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All my old professional cameras turmed into paper weights.

The Cat's EyeThe Cat's Eye Senior MemberS. FlaPosts: 1,718 Captain
edited November 2021 in Photography Corner #1

Back in the days when digital cameras were just being invented most experts in photography did not think that digital cameras would take over the processional market very quickly. So, many of us hung on to our arsenal of expensive film cameras until it was too late to recoup their value. I still have two Hasselblads, a 500 ELM and a Super Wide, plus five Nikons, some with motor drives. They are accompanies by a dozen Nikkor lens from 15 mm to 500 mm;  Plus a 17mm & 600 mm Takumar lens that were converted to Nikon mounts. The two Blads cost me roughly $2500 to $3500 in the early 1970’s. In today’s money that would be equivalent to about 40K.  I also kept my underwater ikelite Nikon F housing,150 Strobe, and Sekonic U/W meter. 

Since i retired before the advent of digital cameras i just hung on to my old stuff out of posterity.

I also built a temperature controlled darkroom in a Kendall Miami house. I was able to print up to 16 x20 inch prints from 35mm to 4x5 negatives using top of the line enlarging lens. I also printed color Cibachromes up to 16 x20 inches from 35 mm slides. The chemicals for Ciba’s were so dangerous I am lucky to be alive. Fortunately, I used a breathing mask made for miners, but even that was not sufficient according to documents that advised that one needed a portable oxygen system on a ceiling track to avoid nerve damage. The darkroom equipment was sold all over the world on eBay. The enlargers were sold locally due to the fragile glass condensers and the weight.

 I am surprised that some of these old film cameras are rising in value. I suppose that is due to nostalgia and collectors.



  • gogittumgogittum Nature CoastPosts: 3,828 Captain
    I've got the same thing with my faithful old Nikon F2 that I used for years, along with some very good lenses that won't work with modern DLSRs.  Can't bring myself to throw it out, tried to sell it 10 years ago with no takers at any it all sits.  Too bad.
  • FlashFlash Senior Member Chiefland/Cedar KeyPosts: 12,493 AG
    edited November 2021 #3
    I was that way also.  Couple Bronica ETRS's, several Mamiya 645's and a wealth of lenses for both. What would furnish a whole house with what I had, when finally parting with it in early 2003, I made enough for a nice dinette set. You might find some photography students that will be interested, but don't expect much unless it is a rarity.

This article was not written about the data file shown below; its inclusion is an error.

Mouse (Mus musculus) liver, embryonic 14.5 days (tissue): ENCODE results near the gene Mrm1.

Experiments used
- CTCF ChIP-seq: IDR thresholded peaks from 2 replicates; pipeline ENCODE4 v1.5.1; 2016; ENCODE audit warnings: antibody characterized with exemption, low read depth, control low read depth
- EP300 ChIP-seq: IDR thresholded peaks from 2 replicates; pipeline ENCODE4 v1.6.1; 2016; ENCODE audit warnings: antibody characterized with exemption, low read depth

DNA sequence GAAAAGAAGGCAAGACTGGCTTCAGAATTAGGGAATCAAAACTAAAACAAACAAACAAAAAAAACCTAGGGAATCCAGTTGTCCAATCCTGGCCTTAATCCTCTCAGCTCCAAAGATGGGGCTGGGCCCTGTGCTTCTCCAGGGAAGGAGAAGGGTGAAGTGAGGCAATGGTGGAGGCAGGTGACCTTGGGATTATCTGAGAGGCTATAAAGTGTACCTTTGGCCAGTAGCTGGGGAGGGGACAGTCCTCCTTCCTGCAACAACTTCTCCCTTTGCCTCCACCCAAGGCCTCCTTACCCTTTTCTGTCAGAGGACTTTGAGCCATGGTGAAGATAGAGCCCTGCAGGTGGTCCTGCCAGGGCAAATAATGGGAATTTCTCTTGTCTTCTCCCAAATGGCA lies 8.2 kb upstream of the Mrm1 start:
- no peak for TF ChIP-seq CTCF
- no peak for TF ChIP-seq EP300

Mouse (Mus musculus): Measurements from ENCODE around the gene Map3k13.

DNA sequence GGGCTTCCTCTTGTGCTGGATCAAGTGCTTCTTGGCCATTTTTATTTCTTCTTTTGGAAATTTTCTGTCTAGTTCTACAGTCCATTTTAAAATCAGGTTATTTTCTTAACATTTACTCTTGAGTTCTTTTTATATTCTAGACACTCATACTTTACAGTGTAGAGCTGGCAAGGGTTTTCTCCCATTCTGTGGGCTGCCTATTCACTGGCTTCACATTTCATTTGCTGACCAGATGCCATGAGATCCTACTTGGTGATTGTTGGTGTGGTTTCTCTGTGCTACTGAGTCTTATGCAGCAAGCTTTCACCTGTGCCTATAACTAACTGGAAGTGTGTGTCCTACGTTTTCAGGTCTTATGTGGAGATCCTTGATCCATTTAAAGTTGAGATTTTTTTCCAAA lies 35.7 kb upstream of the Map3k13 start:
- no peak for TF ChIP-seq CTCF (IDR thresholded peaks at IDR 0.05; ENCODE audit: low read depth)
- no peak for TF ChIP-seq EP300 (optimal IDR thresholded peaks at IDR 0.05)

Still have an old Minolta Auto Meter lll F I tried to sell, no one wanted it.
    Some of your Nikon lenses would still work in some ways on current Nikon DSLR's


    Never seem more learned than the people you are with. Wear your learning like a pocket watch and keep it hidden. Do not pull it out to count the hours, but give the time when you are asked. --- Lord Chesterfield
  • The Cat's EyeThe Cat's Eye Senior Member S. FlaPosts: 1,718 Captain
    edited November 2021 #4
    Yea, I researched adapting some of the old Nikkor lens to a DSLR, but you lose some important features. I can’t remember them all but I think you lose auto focus and possible light metering, so I abandoned the idea and went with a Cannon DSLR and  several Cannon lens about 14 years ago, and I am happy with the results. These days I seldom do any serious photography except for documenting the insects that come to our butterfly garden. Only now the hurricanes, freezes, and diseases reduced the original garden from twenty plants to just three, but surprisingly butterflies and hummingbirds still come in numbers.  The three surviving plants still provide adult butterfly food and host food for the milkweed family of butterflies.  What I like to buy is an old Nikon Cool Scan 5000. I was lent one of these for a couple of years and was able to scan in high definition most of the best 35mm slides from my collection of several thousand that spanned my photo career starting in Europe and then here in South Fla
  • The Cat's EyeThe Cat's Eye Senior Member S. FlaPosts: 1,718 Captain
    edited November 2021 #5
  • FlashFlash Senior Member Chiefland/Cedar KeyPosts: 12,493 AG
    Yes auto focus is the main one and being older now, I need that more than ever

    Never seem more learned than the people you are with. Wear your learning like a pocket watch and keep it hidden. Do not pull it out to count the hours, but give the time when you are asked. --- Lord Chesterfield
  • FloridaODFloridaOD Senior Member Posts: 4,439 Captain
    I happened to visit with Clyde Butcher some time ago....... we discussed the then fairly new cell phone camera...... by then his phone camera had superseded his cameras....... dark room....
    Hunters are present yet relatively uncommon in Florida :wink
  • John McKroidJohn McKroid Senior Member Fort LauderdalePosts: 4,181 Captain
    When my sister was studying to become a photographer back in the 70's we built a darkroom in the basement of my parent's house.  The names of all your old cameras sound familiar as she was required to have many of them for her studies at the Pasadena Art Center.  She is still at it as a staff Photographer for a major aerospace company.  All digital today.
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